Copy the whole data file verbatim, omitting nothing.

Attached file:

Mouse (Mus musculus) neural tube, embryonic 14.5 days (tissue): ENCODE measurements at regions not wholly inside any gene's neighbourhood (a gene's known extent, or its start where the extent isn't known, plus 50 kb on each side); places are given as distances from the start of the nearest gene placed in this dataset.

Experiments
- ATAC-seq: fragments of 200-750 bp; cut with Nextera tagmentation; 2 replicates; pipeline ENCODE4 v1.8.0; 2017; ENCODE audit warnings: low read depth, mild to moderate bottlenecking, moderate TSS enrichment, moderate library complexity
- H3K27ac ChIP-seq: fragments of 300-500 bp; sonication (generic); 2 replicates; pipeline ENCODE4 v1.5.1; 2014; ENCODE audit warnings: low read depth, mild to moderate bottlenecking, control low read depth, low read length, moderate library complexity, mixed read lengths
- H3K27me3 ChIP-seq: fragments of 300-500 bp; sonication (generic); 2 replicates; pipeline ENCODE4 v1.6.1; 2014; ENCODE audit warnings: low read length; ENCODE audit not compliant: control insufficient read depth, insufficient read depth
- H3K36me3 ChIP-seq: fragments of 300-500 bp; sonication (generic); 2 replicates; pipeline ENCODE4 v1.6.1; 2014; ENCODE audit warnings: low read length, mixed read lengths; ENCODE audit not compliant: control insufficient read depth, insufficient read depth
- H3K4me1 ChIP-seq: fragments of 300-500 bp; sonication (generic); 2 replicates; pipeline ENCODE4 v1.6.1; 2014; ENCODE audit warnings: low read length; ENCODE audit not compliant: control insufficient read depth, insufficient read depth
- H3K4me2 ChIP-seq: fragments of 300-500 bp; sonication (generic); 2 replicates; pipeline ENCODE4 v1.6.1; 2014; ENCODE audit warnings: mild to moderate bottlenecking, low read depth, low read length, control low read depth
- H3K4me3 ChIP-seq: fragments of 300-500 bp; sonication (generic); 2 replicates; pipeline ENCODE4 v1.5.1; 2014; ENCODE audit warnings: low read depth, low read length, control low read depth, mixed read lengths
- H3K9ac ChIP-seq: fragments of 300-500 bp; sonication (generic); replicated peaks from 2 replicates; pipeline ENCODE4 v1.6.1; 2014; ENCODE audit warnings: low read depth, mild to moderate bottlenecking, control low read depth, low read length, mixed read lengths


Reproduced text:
Mouse (Mus musculus) neural tube, embryonic 14.5 days (tissue): ENCODE measurements at regions not wholly inside any gene's neighbourhood (a gene's known extent, or its start where the extent isn't known, plus 50 kb on each side); places are given as distances from the start of the nearest gene placed in this dataset.

Experiments
- ATAC-seq: fragments of 200-750 bp; cut with Nextera tagmentation; 2 replicates; pipeline ENCODE4 v1.8.0; 2017; ENCODE audit warnings: low read depth, mild to moderate bottlenecking, moderate TSS enrichment, moderate library complexity
- H3K27ac ChIP-seq: fragments of 300-500 bp; sonication (generic); 2 replicates; pipeline ENCODE4 v1.5.1; 2014; ENCODE audit warnings: low read depth, mild to moderate bottlenecking, control low read depth, low read length, moderate library complexity, mixed read lengths
- H3K27me3 ChIP-seq: fragments of 300-500 bp; sonication (generic); 2 replicates; pipeline ENCODE4 v1.6.1; 2014; ENCODE audit warnings: low read length; ENCODE audit not compliant: control insufficient read depth, insufficient read depth
- H3K36me3 ChIP-seq: fragments of 300-500 bp; sonication (generic); 2 replicates; pipeline ENCODE4 v1.6.1; 2014; ENCODE audit warnings: low read length, mixed read lengths; ENCODE audit not compliant: control insufficient read depth, insufficient read depth
- H3K4me1 ChIP-seq: fragments of 300-500 bp; sonication (generic); 2 replicates; pipeline ENCODE4 v1.6.1; 2014; ENCODE audit warnings: low read length; ENCODE audit not compliant: control insufficient read depth, insufficient read depth
- H3K4me2 ChIP-seq: fragments of 300-500 bp; sonication (generic); 2 replicates; pipeline ENCODE4 v1.6.1; 2014; ENCODE audit warnings: mild to moderate bottlenecking, low read depth, low read length, control low read depth
- H3K4me3 ChIP-seq: fragments of 300-500 bp; sonication (generic); 2 replicates; pipeline ENCODE4 v1.5.1; 2014; ENCODE audit warnings: low read depth, low read length, control low read depth, mixed read lengths
- H3K9ac ChIP-seq: fragments of 300-500 bp; sonication (generic); replicated peaks from 2 replicates; pipeline ENCODE4 v1.6.1; 2014; ENCODE audit warnings: low read depth, mild to moderate bottlenecking, control low read depth, low read length, mixed read lengths